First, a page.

I’ve been developing a new course for KR Training, Historical Handgun, that teaches the history & evolution of defensive handgun skills. Part of that work includes reading as many old books on shooting technique as I can find.
Today’s book is Fighting Handguns, written by Jeff Cooper in 1958.
This book was loaned to me by KR Training assistant instructor Ed Vinyard, who has been assisting me with research. It’s a reprint from Paladin Press, who re-published 4 of Cooper’s early books. As they note in the preface, the print quality of the text and photographs are not up to modern standards, but the information is well worth preserving.
Another victim of the internet age and the Amazon-ization of the book business, Paladin Press is closing up. They are selling off remaining inventory at deep discounts until the end of November 2017. It’s a great opportunity to get some print copies of many classic books on shooting and gunfighting. Their contribution to preservation and distribution of knowledge on these topics is significant.
- The Beginning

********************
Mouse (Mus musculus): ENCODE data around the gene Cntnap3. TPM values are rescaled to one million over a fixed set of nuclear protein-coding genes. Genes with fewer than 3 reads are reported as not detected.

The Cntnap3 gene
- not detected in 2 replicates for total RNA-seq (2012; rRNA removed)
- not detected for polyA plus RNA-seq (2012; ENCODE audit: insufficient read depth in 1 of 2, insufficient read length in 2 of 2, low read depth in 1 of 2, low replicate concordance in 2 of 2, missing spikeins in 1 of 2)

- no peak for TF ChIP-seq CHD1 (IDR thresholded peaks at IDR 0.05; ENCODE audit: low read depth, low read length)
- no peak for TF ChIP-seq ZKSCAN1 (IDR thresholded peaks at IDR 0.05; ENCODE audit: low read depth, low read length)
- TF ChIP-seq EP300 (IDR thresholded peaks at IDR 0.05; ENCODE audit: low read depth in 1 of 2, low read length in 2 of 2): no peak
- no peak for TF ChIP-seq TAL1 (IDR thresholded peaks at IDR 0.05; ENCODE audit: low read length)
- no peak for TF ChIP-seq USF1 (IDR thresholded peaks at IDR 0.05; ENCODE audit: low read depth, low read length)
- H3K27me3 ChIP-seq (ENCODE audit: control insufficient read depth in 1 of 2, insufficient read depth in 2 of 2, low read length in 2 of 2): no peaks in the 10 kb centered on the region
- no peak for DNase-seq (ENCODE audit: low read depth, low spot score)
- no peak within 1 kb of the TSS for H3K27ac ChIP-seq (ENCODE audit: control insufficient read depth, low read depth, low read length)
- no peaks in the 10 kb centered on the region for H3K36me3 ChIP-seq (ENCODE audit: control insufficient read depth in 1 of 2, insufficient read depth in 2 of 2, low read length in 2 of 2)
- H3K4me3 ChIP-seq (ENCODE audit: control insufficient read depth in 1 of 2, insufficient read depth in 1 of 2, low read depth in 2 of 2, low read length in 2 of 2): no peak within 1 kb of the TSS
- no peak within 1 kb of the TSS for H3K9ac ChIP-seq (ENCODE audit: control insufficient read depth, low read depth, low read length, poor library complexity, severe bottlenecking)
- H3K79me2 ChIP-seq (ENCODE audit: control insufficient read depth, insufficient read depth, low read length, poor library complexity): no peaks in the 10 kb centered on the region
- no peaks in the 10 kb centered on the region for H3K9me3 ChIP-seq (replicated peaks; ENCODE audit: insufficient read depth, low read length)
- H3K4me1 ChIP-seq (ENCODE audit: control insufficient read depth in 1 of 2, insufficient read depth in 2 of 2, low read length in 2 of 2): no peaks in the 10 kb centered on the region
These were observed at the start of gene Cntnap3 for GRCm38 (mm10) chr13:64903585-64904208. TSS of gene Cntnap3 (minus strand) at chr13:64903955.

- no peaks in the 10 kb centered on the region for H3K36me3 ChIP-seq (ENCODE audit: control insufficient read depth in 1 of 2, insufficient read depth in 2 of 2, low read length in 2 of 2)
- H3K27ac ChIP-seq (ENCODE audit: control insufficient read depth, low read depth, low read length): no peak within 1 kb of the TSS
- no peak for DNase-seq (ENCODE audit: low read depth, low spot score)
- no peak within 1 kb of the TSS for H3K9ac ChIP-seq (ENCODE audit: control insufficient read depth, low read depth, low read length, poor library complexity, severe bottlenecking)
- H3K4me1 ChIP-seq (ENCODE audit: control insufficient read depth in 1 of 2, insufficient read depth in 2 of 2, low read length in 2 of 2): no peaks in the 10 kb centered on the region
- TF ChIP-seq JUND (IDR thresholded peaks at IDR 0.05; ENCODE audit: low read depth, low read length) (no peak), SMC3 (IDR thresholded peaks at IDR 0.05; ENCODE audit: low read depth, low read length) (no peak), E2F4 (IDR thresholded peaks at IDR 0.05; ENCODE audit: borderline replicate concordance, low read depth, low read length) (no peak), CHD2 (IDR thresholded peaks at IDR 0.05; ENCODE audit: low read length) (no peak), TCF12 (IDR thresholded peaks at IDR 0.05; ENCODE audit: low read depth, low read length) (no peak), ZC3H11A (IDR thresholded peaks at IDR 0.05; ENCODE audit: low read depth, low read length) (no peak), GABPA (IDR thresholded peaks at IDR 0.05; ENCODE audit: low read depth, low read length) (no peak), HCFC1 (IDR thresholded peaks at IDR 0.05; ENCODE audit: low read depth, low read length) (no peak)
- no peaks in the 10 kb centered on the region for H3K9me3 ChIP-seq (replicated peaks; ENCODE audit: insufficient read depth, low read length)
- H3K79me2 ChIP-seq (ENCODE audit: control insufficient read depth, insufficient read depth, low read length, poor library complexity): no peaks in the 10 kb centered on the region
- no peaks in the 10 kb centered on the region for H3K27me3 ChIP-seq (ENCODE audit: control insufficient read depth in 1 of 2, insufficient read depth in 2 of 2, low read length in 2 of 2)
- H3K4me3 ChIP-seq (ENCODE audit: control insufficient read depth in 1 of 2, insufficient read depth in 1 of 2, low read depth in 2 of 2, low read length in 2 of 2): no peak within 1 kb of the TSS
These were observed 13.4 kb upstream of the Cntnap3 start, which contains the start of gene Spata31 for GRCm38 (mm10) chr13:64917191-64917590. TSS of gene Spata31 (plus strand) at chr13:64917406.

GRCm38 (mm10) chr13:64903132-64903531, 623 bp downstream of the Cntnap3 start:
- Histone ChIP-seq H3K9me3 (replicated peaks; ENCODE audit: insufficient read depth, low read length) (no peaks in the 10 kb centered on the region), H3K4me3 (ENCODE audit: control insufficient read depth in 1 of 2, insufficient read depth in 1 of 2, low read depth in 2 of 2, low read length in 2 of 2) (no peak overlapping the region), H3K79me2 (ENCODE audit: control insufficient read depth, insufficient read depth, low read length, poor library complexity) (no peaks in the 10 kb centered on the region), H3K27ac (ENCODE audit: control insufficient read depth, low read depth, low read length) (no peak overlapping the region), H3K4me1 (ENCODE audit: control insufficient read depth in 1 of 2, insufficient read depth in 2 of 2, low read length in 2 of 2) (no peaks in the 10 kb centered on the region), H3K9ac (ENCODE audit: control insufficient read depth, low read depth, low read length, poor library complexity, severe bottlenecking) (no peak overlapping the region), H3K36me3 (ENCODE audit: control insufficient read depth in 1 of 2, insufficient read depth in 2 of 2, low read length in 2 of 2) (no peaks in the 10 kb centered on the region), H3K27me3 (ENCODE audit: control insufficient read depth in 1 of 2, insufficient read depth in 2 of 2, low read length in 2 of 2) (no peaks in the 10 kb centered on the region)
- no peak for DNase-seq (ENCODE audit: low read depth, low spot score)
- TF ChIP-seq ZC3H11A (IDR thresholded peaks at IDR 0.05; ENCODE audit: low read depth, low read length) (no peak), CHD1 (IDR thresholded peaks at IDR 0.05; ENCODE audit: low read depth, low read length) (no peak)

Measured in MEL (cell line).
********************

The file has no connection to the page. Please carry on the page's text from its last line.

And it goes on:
- Before the Revolver
- Sam Colt and the First Revolver
- Metallic Cartridges and the Peacemaker
- The Western Tradition
- Double Action
- The Autoloading Pistol
- Pocket Pistols
- Combat Pistol Techniques
- The Power of Pistols
- Odds and Ends
Fighting Handguns is great summary of the early history of handgun development pre-1950, with at least half of the book devoted to 19th century guns and the 20th century concept of cowboy fast draw. During the 1950’s the popularity of Westerns was at its peak in television, movies, books and comics. The chapter The Western Tradition discusses “the code of the West”:
A man pays his gambling debts first. A man’s word is kept, even if it kills him. A man may not accept an insult. A stranger must be fed. A man does not shoot another in the back or from ambush. Horse thieves hang. A man may not be held accountable for the outcome of a fair fight.